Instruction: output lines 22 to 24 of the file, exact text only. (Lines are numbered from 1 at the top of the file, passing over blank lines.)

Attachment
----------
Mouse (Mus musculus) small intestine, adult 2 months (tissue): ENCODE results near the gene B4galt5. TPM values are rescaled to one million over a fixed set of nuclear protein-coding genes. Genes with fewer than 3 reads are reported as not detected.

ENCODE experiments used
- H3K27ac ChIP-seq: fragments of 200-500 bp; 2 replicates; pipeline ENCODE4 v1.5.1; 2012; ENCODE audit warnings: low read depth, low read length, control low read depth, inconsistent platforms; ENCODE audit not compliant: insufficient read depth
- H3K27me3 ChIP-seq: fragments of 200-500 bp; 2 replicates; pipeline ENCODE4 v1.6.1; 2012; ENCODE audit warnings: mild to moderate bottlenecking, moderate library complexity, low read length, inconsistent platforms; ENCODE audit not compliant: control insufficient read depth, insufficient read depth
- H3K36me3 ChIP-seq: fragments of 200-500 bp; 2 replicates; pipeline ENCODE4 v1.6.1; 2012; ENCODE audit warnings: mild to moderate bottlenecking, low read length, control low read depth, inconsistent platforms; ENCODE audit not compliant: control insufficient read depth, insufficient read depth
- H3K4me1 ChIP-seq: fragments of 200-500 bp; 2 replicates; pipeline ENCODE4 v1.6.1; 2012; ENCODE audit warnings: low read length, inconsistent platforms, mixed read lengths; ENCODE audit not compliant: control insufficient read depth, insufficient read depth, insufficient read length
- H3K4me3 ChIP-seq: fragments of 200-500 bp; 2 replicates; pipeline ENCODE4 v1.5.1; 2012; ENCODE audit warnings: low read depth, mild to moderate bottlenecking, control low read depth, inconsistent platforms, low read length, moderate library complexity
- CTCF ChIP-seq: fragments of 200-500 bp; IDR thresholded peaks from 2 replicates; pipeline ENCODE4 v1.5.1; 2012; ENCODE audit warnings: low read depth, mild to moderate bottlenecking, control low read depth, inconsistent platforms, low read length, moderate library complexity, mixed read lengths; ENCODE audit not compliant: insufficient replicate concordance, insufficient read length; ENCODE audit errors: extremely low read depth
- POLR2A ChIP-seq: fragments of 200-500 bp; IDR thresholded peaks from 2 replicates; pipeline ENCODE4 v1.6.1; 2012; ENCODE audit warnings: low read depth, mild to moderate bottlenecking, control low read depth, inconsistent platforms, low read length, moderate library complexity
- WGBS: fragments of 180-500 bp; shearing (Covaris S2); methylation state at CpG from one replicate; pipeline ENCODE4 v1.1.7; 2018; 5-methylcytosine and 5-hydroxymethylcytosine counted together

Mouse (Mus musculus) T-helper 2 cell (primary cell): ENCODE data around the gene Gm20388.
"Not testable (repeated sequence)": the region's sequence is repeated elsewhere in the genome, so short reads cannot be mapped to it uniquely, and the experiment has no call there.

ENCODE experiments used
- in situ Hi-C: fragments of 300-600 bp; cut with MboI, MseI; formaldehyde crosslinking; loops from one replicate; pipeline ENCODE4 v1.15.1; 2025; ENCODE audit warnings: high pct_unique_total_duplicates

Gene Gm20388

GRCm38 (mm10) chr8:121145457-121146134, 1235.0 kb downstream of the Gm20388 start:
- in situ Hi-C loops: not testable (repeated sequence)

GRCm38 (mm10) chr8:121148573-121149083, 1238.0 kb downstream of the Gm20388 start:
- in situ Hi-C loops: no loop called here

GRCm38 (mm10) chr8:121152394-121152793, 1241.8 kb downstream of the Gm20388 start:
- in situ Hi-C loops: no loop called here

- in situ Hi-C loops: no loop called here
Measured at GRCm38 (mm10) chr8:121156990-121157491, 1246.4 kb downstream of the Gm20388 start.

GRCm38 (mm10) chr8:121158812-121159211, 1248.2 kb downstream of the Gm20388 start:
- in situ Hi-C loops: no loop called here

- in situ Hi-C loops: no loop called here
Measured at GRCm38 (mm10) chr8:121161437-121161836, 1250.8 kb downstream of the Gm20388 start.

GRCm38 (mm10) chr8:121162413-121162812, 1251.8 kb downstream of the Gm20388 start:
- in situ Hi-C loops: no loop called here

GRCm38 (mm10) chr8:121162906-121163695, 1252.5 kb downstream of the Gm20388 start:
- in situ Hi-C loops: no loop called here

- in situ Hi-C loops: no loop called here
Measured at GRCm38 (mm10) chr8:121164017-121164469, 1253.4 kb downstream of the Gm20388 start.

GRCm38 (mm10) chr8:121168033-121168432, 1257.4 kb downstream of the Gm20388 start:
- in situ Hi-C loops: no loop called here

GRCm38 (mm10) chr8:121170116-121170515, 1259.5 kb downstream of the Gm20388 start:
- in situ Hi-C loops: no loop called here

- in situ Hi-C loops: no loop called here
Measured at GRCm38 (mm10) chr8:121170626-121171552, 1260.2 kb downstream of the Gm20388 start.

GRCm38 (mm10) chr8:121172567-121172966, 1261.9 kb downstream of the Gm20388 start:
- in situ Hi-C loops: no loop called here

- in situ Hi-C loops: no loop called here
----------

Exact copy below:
- in situ Hi-C loops: no loop called here
Measured at GRCm38 (mm10) chr8:121156990-121157491, 1246.4 kb downstream of the Gm20388 start.

GRCm38 (mm10) chr8:121158812-121159211, 1248.2 kb downstream of the Gm20388 start: